"A breathtaking view of isolation and loneliness; Taipei is the setting for the story of three characters who use an empty apartment building for their own purposes, barely aware of the other inhabitants. Slowly, quietly they affect the others' lives. Elliptical, dreamy, with spare dialogue and a rigorous, deliberate pace, Tsai-Ming Liang captures a palpable sense of unrest and disquiet in a lanscape of skyscrapers and industrial ooze. The setting's Taipei, but the characters could be in any big city; alienated, desperate for connection and unable or unsure of how to reach the other souls. There are moments of hilarity and disconcerting emotion, but ultimately the film creates a sense of quiet horror; in Liang's mirror, we are just ghosts taking up space in the concrete."
Tragic-Comedy at its Best
Chee Young CHANG | Singapore | 02/22/2000
(5 out of 5 stars)
"Ming-Liang Tsai has never failed to deliver the goods when it comes to describing our postmodern existence in an Asian city. Vive L'amour tells a story of three persons in an empty studio apartment in Taipei. It is a manage-a-trois that never happened. This movie is not for the faint-hearted. Its poetry lies in its sparseness. Imagine, there's only about 30 mins of dialogue in the 150-min movie! Watch the pivotal 10-min scene at the end of the movie where the female protagonist walks round a park, sits down and cry, all in one take. Vive L'amour shows us all the things a good movie should be, what Hollywood films have consistently failed to do."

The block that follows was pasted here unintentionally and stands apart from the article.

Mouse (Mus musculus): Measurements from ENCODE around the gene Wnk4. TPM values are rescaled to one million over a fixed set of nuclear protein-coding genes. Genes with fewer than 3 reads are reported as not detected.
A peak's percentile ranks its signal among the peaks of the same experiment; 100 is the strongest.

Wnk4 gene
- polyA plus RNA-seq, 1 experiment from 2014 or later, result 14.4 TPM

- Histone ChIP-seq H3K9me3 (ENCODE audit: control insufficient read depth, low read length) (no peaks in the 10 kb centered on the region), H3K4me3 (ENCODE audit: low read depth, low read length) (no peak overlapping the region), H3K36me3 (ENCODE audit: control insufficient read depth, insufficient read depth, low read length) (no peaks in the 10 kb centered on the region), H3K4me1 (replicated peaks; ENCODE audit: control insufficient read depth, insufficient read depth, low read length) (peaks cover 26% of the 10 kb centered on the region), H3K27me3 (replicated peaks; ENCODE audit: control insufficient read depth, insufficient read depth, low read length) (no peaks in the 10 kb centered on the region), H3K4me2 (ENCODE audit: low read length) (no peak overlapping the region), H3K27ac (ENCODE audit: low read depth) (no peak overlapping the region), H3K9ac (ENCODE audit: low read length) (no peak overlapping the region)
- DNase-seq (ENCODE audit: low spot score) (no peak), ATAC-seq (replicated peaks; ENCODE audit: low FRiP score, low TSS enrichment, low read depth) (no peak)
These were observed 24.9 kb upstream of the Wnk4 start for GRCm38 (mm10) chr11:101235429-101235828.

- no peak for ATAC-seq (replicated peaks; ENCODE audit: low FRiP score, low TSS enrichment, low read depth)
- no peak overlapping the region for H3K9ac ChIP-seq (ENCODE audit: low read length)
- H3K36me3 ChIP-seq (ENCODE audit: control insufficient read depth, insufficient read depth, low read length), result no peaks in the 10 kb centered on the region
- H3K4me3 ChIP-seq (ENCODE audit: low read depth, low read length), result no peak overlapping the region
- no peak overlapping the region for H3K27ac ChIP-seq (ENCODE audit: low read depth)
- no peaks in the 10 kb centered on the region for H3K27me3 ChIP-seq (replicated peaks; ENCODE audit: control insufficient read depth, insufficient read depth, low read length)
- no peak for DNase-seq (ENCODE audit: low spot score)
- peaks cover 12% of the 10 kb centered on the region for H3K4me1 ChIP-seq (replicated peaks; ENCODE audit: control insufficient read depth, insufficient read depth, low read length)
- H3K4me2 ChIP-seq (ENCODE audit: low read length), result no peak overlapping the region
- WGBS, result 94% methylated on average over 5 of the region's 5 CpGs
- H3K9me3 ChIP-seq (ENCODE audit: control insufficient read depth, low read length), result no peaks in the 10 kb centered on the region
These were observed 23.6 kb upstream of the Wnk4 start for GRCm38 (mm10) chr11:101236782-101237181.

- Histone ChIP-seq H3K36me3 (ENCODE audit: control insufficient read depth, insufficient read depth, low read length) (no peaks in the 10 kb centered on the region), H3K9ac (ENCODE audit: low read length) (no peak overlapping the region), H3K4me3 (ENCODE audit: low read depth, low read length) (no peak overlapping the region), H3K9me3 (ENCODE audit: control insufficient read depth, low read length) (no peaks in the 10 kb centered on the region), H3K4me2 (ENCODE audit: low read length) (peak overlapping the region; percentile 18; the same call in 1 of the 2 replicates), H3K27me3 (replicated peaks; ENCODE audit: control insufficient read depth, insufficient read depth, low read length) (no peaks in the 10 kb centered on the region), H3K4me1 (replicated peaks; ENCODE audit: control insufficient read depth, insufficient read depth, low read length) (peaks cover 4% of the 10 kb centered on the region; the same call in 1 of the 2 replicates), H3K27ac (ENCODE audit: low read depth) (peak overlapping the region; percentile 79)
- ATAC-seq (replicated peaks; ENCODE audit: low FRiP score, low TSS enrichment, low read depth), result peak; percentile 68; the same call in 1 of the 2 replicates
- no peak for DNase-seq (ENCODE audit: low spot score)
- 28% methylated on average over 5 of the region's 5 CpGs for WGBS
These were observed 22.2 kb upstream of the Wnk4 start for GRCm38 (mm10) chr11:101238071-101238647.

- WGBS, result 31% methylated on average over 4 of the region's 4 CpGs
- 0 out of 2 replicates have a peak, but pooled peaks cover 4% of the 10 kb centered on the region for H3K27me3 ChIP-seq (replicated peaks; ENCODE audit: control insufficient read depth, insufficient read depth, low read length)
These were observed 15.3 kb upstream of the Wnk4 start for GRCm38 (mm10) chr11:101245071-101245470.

Penetrating character study
LGwriter | Astoria, N.Y. United States | 06/16/2005
(4 out of 5 stars)
"This three-person character study--a straight man, a straight woman, and a gay man--has for its title a bitterly ironic homage to love, using a phrase in French (that most romantic of languages) to convey a story, if it could be called that, which focuses sharply on two of its three characters, using the third as a foil for the other two.
The popular translation of the title is "Here's to love", or "Long live love"; it's a phrase that's used as much (if not more) in American circles as in French. But this is really a drama with sadness and loneliness as its two companion muses or driving forces. The gay man makes a semi-real attempt to kill himself; the woman, in one scene, cries alone, long and hard. They do these things because, it is clear, they cannot really express what love is, they cannot feel what love is, they cannot really connect to another person to give and receive love.